Seasonal Produce Guides

5 Unexpected Ways to Use Watermelon

Watermelon "Pizza"

We’re hitting watermelon season, so now is the prime time to use plenty of this super-hydrating, vitamin-C filled summer fruit. Seedless watermelon has become more and more common, sparing you from the tedium of removing all those pesky pits. Of course, we all love watermelon chilled from the fridge and cut into wedges, but here are 5 ways to serve it that you might not think of. more→


What Fruits are in Season?

What Fruits Are in Season?

This infographic courtesy of


Strawberries Top List of Pesticide-Laden Produce

Strawberries in a bowl

One of your kid’s favorite fruits is hiding a dirty secret. Of all the fresh fruits and vegetables available for sale in the United States, sweet, sun-kissed strawberries are the most likely to be contaminated with pesticide residues, according to the Environmental Working Group’s 2016 Shopper’s Guide to Pesticides in Produce. Contributed by Megan Boyle. Reprinted by permission of The Environmental Working Group (EWG). more→


Great Ways to Use Baby Spinach all Year Round

Fresh spinach in a bowl

When vegetables are rated in terms of overall nutritional value, spinach is usually among the powerhouse veggies that top the list. It’s vitamin-rich and a good source of iron and fiber. Baby spinach is convenient to use since you need not stem or chop it. Baby spinach bought at the supermarket often comes in bags or plastic boxes marked “triple washed,” meaning that sand and grit isn’t much of a worry. Yet if this convenient type of spinach isn’t organic, skip it.

Unfortunately, spinach almost always appears at the top of another kind of list—the list of top ten produce items to avoid in non-organic form. Even if you buy it organic, always give it a good rinse, just to be on the safe side. No matter what, baby spinach is one of the most versatile veggies on the planet. Here are several ways to make the most of it. more→


Five Fantastic Okra Recipes

Okra rice soup

Okra is a traditional spring vegetable, especially loved in American Southern cuisine, to which it came by way of Africa. Admittedly, it’s a love it or hate it kind of veggie, with very little in between. If you enjoy okra, you’ll love these five flavorful ways to use it. A true Southern classic, Okra-Rice Soup (shown above) is a wonderfully complex blend of flavors and textures—thanks mainly to the unique character of okra. more→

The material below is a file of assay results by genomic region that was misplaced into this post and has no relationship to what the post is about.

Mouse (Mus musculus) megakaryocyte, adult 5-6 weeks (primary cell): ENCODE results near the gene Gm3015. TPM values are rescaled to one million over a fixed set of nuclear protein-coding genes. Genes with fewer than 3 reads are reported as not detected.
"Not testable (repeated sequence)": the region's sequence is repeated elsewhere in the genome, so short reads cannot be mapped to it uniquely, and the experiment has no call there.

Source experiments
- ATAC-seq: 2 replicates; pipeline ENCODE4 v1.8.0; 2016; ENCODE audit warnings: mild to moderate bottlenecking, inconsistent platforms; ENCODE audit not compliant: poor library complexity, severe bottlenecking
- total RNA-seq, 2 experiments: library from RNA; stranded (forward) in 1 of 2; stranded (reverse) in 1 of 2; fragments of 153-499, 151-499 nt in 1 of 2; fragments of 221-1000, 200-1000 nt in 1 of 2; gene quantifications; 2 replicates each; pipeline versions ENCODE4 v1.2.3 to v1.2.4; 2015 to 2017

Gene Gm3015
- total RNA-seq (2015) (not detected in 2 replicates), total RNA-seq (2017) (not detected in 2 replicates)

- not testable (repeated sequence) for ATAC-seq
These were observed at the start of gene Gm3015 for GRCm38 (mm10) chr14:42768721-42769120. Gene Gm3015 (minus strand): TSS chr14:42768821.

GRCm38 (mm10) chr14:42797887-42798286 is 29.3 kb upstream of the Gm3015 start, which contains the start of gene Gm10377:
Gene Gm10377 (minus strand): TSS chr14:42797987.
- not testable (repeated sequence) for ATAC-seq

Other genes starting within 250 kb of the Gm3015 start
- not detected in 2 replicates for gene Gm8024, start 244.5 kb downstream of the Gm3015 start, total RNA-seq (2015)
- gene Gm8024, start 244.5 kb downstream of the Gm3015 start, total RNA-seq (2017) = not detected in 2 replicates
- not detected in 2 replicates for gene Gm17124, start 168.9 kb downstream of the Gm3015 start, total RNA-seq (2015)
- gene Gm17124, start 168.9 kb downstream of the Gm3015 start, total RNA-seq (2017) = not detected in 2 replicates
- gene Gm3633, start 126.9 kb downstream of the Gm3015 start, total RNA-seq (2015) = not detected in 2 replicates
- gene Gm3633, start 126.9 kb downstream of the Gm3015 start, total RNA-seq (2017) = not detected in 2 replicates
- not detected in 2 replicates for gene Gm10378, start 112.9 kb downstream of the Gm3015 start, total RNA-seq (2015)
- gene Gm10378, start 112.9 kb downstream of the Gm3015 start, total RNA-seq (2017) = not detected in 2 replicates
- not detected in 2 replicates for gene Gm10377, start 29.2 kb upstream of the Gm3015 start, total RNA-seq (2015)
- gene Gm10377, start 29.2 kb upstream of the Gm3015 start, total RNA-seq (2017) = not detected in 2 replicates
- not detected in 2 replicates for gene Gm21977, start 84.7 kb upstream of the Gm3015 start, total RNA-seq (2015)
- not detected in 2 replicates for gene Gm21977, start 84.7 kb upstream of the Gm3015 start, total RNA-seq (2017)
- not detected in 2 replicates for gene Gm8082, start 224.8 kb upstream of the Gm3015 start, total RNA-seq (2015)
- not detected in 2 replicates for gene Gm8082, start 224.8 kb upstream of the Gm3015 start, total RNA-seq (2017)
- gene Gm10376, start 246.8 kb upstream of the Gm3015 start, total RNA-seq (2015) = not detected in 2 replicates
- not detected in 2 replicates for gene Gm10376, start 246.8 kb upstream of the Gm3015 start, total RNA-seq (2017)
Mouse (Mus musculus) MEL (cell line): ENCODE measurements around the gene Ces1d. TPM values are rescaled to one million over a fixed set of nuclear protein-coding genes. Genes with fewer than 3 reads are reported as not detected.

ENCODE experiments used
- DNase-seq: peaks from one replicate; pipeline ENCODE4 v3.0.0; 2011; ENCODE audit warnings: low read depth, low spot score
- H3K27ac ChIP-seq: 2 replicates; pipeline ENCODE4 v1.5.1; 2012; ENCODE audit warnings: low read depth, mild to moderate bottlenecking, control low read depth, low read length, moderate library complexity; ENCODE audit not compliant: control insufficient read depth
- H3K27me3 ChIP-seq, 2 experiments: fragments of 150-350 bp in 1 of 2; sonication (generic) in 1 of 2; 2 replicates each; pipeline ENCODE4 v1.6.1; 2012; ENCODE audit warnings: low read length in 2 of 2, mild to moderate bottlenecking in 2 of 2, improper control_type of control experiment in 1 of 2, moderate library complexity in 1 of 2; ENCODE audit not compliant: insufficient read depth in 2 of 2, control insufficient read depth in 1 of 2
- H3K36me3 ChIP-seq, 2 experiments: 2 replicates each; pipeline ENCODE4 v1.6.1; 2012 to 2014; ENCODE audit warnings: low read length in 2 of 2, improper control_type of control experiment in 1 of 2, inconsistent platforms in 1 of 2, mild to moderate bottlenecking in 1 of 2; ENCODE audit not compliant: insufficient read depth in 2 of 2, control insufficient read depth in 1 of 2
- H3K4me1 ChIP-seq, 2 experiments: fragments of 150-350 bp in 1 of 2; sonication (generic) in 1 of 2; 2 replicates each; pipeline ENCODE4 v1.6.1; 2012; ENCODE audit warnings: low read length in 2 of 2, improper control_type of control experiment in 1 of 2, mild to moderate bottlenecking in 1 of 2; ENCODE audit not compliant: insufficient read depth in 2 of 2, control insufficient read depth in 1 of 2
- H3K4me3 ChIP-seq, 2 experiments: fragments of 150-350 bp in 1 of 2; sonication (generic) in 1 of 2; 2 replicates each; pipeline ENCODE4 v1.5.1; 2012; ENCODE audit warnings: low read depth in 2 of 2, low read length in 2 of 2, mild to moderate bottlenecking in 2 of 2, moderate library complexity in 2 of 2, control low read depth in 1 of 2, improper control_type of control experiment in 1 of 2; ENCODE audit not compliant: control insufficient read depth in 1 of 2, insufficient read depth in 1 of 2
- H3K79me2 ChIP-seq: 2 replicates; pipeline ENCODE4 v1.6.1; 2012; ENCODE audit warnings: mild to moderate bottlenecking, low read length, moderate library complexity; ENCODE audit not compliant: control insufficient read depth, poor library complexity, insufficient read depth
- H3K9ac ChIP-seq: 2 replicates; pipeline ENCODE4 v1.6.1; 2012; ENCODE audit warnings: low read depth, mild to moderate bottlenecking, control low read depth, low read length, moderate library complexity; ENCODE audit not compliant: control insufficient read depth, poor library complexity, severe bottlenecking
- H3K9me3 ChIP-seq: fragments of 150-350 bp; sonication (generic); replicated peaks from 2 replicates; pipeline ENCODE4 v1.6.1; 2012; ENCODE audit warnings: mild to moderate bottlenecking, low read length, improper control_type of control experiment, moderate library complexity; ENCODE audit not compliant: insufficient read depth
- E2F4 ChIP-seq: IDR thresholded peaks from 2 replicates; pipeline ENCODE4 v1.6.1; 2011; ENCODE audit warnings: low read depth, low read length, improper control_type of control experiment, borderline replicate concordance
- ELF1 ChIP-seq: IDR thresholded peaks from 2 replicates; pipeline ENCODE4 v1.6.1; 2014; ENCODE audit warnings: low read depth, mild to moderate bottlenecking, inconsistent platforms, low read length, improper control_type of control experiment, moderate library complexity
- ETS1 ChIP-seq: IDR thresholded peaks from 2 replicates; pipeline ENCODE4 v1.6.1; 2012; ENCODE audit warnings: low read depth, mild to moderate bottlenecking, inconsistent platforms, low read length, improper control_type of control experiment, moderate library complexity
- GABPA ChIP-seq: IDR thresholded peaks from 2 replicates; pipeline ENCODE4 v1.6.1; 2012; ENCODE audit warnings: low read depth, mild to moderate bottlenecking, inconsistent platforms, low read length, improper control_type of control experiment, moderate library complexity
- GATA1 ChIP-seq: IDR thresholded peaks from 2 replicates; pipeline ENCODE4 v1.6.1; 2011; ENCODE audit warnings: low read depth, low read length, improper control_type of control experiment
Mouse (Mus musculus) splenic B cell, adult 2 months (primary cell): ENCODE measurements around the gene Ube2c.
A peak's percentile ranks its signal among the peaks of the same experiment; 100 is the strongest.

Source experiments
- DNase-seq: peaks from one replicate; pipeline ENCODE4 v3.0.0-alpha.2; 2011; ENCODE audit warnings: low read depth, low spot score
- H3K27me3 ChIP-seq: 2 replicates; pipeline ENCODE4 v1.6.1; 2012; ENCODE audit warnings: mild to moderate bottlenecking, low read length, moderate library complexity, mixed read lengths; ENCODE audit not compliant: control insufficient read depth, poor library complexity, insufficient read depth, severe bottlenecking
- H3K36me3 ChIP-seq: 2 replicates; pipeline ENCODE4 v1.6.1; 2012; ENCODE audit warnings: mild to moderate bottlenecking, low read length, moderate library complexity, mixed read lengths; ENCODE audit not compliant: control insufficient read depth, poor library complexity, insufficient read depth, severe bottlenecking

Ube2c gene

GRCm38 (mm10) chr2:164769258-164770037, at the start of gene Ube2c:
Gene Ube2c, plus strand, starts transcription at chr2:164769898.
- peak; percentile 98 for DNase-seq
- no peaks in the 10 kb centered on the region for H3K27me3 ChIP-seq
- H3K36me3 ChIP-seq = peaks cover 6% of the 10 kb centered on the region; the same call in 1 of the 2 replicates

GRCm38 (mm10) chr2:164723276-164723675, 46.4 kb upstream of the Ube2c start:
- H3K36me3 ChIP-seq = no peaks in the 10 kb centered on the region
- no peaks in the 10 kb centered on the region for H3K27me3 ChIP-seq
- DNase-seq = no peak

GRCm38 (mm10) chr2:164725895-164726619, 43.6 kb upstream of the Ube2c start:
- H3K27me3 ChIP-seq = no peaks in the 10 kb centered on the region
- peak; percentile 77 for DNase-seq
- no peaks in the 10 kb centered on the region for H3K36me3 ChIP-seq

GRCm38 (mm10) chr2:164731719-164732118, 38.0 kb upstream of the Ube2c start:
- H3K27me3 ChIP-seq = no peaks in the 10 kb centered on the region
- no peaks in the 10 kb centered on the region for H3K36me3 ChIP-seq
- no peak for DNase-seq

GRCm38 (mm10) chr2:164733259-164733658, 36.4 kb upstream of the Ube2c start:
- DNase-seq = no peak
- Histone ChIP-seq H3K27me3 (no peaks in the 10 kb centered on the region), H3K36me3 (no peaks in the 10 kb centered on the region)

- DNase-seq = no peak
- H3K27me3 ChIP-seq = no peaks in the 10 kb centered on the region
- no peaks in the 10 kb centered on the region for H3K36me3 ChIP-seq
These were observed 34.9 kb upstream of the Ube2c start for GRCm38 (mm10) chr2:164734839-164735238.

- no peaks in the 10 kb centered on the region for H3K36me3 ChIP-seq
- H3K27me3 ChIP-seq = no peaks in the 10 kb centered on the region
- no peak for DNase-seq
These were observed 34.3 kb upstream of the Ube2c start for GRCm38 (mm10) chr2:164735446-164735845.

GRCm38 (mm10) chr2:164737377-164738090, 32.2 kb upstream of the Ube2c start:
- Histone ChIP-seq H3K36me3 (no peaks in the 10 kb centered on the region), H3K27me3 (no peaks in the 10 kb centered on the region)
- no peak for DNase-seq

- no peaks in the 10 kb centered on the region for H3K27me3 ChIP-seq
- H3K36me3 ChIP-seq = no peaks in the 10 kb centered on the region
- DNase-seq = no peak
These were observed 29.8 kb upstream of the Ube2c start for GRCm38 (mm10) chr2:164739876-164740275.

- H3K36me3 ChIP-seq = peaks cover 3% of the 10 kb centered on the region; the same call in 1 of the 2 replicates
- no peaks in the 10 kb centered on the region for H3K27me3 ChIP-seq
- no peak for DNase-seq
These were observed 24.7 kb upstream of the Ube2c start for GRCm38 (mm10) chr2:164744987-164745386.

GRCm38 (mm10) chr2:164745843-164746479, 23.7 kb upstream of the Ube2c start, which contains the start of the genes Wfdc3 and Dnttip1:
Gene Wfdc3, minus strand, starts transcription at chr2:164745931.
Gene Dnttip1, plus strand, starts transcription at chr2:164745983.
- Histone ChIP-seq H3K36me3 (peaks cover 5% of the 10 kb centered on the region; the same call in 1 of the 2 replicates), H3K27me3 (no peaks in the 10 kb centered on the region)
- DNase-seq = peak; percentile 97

Bok Choy: The Crispy, Healthy, and Versatile Vegetable

Seared baby bok choy

Of all Asian greens, bok choy is likely the most widely known and available in Western markets. Here’s a guide to how to use it lightly cooked or raw. The term “bok choy” is used to somewhat generically describe the larger kind, with the crisp white stalks and dark leaves. Baby bok choy is a smaller version of the former variety, with stems and leaves of a fairly uniform, pale green hue.Think of either kind as two-for-the-price-of-one item — a crisp veggie and leafy greens in one neat package. more→


Getting to Know and Love Fennel

Quinoa, fennel, and cranberry salad

Fennel is a fall and winter vegetable that’s often overlooked — given its distinctive demeanor, that’s kind of surprising. Unlike the homely root vegetables associated with cold weather, fennel is a festive green amalgam of bulb, stalks, and feathery leaves.The stalks bring to mind celery, and the leaves call forth dill. Fennel has played its greatest culinary role in the cuisines of Italy and France, where it has long been a beloved kitchen and garden vegetable. more→


5 Root Vegetables to Put on Your Radar

Roasted root vegetable medley

A wider variety of vegetables have become available year-round than once was the case. Fresh green leafy veggies can be had throughout the winter; decent tomatoes and asparagus are a lot easier to find in the winter than they used to be. Still, the one category of veggies seems more fitting to cold-weather meals are the root vegetables. And root vegetables are still more plentiful and prevalent in the fall and winter than they are in spring and summer.  more→